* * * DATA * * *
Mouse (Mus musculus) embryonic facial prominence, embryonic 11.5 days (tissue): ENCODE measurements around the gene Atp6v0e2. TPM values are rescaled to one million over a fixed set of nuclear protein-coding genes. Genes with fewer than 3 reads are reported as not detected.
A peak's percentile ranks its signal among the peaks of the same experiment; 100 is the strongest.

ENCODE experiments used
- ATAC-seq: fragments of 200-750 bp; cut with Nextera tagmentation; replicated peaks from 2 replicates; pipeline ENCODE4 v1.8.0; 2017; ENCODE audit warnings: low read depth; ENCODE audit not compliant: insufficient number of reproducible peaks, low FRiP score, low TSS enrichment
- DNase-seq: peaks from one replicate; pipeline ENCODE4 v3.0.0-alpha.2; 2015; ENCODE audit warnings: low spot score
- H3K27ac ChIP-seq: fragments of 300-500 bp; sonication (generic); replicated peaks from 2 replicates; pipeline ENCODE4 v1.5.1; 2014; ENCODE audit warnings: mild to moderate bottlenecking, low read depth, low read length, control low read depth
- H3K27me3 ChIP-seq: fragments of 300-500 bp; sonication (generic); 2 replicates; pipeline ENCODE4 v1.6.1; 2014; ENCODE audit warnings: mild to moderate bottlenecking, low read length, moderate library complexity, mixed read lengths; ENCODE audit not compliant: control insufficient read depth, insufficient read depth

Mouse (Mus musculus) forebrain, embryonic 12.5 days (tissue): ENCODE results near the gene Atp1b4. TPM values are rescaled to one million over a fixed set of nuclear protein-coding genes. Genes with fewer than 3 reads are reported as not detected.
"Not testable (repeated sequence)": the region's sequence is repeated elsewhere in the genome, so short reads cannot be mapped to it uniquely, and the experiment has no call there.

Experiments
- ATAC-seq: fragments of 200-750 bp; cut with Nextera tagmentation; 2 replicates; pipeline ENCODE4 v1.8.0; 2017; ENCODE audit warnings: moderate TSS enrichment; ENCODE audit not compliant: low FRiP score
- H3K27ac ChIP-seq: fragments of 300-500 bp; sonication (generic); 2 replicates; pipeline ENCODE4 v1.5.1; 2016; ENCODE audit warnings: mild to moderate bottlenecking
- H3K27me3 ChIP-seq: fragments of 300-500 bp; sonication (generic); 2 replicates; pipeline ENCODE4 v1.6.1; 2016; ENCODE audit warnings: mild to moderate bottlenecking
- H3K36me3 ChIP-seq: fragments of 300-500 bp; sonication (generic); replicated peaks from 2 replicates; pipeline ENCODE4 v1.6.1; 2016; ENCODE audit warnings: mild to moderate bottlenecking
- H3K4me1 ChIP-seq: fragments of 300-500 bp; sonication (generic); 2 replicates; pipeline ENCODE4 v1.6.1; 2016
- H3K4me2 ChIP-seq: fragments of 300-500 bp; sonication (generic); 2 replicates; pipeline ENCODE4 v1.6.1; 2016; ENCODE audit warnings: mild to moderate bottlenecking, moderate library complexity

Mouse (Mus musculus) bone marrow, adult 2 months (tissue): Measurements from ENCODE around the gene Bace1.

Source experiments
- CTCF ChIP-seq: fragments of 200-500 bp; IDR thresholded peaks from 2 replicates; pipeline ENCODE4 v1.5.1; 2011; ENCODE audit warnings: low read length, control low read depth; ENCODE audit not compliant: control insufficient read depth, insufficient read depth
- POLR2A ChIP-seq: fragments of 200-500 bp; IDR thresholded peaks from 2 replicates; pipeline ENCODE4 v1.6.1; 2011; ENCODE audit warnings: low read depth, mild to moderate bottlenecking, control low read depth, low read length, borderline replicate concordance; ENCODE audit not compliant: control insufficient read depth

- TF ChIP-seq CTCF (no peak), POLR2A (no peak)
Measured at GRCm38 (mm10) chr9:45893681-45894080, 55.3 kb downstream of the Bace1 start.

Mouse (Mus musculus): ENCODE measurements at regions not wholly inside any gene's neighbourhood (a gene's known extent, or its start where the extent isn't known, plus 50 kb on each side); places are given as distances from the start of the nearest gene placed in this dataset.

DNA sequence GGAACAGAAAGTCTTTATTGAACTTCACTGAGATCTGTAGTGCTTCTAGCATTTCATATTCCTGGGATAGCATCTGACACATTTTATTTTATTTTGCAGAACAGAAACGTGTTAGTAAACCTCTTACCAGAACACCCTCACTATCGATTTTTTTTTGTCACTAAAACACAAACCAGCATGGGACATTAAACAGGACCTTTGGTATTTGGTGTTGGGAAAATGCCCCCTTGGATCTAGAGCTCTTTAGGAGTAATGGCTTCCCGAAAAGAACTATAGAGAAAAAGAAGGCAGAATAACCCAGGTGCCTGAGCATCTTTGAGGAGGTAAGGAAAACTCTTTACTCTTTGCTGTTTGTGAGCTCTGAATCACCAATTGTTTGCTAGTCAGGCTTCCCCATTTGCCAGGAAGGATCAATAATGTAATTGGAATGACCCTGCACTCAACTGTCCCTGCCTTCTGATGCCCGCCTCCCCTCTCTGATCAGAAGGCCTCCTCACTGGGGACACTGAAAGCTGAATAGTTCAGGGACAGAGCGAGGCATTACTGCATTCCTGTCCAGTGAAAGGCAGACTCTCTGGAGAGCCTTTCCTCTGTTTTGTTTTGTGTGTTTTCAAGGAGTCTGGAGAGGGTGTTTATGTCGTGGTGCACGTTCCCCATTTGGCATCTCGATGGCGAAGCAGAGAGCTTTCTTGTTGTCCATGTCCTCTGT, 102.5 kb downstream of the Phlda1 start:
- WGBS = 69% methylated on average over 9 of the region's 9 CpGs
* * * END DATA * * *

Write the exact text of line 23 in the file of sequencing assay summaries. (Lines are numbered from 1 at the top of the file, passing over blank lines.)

Mouse (Mus musculus): ENCODE measurements at regions not wholly inside any gene's neighbourhood (a gene's known extent, or its start where the extent isn't known, plus 50 kb on each side); places are given as distances from the start of the nearest gene placed in this dataset.